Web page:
It is this liberal internationalism that is compelling Obama to pursue a policy markedly distinct from that of Bush’s. The zeal to “wrest it back from Republican policymakers” has made the Indo-US relation its casualty up to some extent. Obama’s 2009 India visit was high on rhetoric and clap arousing speeches but it hardly achieved anything on ground. Moreover, Obama’s populist stand on trade and outsourcing had made Indian companies doing business in the US jittery. For them, while Bush, hated worldwide, brought India greater recognition in the international sphere, Obama is yet to contribute something even remotely substantial in nature as the nuclear deal. The current president’s judicious use of America’s strengths in technology, defense and trade to extract its own interest has made its foreign policy more business-like. By the virtue of its economic and geopolitical significance, India has made itself indispensable to America’s interests in the region and beyond and Obama administration recognises that. But it has skillfully refrained from giving India any more attention than the latter can successfully demonstrate to need. This change in attitude means that the era of preferential treatment for India is over and it will be meted out with the same treatment as everyone else. In other words, what India gets will be proportional to what India can contribute to America in achieving its own interests. This is  in contrast to the approach adopted by Bush administration, that doled out more to nations that it viewed as sharing common values and interests.

The ‘cooling down’ of relations between the two countries has been accompanied with increasing clashes in multi-national forums, including but not limited to the UN. India has repeatedly found itself on the other side of the argument when voting for or against resolutions promoted or sponsored by the US. During voting for Resolution 1973, pertaining to establishment of a no-fly zone over Libya, India abstained. During the voting for the Arab League sponsored resolution on Syria, India criticised the US and West for trying a repeat of Libya in Syria in garb of a humanitarian intervention with the Responsibility to Protect (R2P) argument.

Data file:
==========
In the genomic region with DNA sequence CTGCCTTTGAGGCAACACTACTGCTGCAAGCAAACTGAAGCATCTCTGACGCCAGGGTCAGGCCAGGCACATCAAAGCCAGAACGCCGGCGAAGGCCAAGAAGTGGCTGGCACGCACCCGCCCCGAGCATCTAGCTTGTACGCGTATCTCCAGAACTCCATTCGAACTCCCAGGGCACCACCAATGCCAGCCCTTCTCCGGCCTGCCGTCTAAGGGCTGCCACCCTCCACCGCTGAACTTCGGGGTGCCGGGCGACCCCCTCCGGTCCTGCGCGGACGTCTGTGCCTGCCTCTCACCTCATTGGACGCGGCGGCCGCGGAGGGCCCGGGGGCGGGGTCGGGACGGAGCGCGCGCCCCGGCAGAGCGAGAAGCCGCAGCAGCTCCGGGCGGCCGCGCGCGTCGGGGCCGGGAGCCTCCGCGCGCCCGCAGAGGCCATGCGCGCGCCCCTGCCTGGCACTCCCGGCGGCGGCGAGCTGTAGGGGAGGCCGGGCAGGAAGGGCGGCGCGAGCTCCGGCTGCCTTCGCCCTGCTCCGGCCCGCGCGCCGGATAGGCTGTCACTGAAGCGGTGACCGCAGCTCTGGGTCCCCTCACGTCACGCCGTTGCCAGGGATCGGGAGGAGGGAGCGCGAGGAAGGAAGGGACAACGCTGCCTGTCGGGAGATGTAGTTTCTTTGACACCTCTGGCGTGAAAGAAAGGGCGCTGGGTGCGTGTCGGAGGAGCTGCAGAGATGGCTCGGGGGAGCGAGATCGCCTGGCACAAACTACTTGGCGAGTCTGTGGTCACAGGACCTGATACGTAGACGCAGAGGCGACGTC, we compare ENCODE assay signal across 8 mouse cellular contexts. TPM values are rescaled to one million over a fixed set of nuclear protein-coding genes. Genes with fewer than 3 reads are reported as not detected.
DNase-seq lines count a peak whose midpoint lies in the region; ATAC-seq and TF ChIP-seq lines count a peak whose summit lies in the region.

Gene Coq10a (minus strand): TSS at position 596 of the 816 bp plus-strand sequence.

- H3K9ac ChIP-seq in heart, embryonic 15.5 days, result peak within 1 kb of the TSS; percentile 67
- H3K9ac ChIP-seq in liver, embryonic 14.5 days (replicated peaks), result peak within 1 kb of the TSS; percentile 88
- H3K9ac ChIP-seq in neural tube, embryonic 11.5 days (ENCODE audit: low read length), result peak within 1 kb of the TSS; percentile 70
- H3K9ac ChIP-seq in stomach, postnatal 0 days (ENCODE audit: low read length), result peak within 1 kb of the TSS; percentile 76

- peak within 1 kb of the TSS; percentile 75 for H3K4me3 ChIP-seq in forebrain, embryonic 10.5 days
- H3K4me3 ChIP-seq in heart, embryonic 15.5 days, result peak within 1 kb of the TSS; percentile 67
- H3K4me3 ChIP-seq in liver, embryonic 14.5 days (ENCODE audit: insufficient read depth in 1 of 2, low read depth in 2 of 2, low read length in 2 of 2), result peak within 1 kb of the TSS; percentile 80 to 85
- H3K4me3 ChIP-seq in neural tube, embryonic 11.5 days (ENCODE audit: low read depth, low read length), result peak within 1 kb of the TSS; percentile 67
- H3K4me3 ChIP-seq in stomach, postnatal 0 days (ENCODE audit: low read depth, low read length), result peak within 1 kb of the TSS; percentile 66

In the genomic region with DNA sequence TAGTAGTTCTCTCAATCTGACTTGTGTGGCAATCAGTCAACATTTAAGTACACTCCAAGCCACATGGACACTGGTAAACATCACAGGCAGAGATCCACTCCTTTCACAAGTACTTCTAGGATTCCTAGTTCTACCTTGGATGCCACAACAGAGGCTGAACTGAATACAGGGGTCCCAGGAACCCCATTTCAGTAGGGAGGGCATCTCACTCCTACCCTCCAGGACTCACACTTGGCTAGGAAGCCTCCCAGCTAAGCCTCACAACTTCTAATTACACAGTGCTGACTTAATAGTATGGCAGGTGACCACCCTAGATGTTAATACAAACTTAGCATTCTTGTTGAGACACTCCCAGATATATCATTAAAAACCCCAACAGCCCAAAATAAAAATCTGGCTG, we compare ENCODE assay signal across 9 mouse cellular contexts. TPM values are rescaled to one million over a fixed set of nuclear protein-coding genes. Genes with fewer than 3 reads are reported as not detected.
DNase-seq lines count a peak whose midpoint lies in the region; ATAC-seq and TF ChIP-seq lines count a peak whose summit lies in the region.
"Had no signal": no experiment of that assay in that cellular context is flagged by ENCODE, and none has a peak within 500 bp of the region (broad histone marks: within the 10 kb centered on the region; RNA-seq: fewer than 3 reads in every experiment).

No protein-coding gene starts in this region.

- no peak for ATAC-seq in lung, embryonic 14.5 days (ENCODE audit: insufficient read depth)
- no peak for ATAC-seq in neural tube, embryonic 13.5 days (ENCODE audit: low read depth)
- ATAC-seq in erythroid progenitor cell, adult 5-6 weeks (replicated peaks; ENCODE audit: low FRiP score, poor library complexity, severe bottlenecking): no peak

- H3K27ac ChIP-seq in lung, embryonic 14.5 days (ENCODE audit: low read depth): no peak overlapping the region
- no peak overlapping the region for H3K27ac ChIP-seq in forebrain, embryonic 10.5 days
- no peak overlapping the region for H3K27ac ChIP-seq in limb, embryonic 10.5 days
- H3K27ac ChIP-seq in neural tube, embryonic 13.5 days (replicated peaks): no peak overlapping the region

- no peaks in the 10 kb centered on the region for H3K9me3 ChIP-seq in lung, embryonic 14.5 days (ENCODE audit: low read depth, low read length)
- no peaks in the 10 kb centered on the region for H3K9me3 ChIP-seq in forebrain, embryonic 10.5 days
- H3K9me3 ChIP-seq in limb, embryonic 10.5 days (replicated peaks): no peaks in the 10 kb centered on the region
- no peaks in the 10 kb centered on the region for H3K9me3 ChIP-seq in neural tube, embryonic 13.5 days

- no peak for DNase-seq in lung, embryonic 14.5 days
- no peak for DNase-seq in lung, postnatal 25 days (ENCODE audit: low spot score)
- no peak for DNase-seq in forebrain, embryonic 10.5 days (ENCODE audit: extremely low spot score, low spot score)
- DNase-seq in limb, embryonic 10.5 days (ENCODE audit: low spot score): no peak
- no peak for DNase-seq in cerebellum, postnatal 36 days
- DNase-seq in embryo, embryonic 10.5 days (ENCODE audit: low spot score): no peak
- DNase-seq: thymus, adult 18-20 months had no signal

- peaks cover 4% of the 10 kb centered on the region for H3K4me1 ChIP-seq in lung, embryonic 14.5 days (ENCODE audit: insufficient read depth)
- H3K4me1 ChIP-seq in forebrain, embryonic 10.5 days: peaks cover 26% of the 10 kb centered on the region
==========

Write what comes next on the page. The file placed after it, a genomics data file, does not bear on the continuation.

Singh’s government is itself in a middle of an array of protests directed against it over the issue of building new nuclear plants in Maharashtra and Tamil Nadu. Flagging the consequences of the Fukushima Nuclear power plant disaster, activists are up in arms against what they see as a selloff of the safety concerns of the citizens and fishermen living near the plant for supplying energy to urban metropolis and heavy industries. Similar concerns had lead to protests that rocked the site of the Jaitapur nuclear power plant last year.

Moreover, opinion is now equally divided to questions of India’s net-gains from the nuclear deal. Kiran Karnik, former head of one of India’s main business lobby, contends, “in effect, it was a trade-off between strategic autonomy – even sovereignty – on the one hand, and the need to quickly step up power generation (specifically, nuclear power generation).” And he may be right. But Karnik’s article also points to a more crucial aspect of the effects this deal had on India’s “strategic space”. Among other things he’s pointing to the US’ constant nudging of India on the Iranian issue.

The Zero Sum Game

In February, Secretary of State Hilary Clinton, while addressing a senate panel admitted for the first time that it was pressuring countries like India, Turkey and China to stop its crude imports in order for the US sponsored sanctions to work. She added that the US was “implementing the new Iran sanctions aggressively”  and that the administration has set up a team to assist countries like India, that depend heavily on Iranian oil, to diversify their imports and finally cull imports from Iran.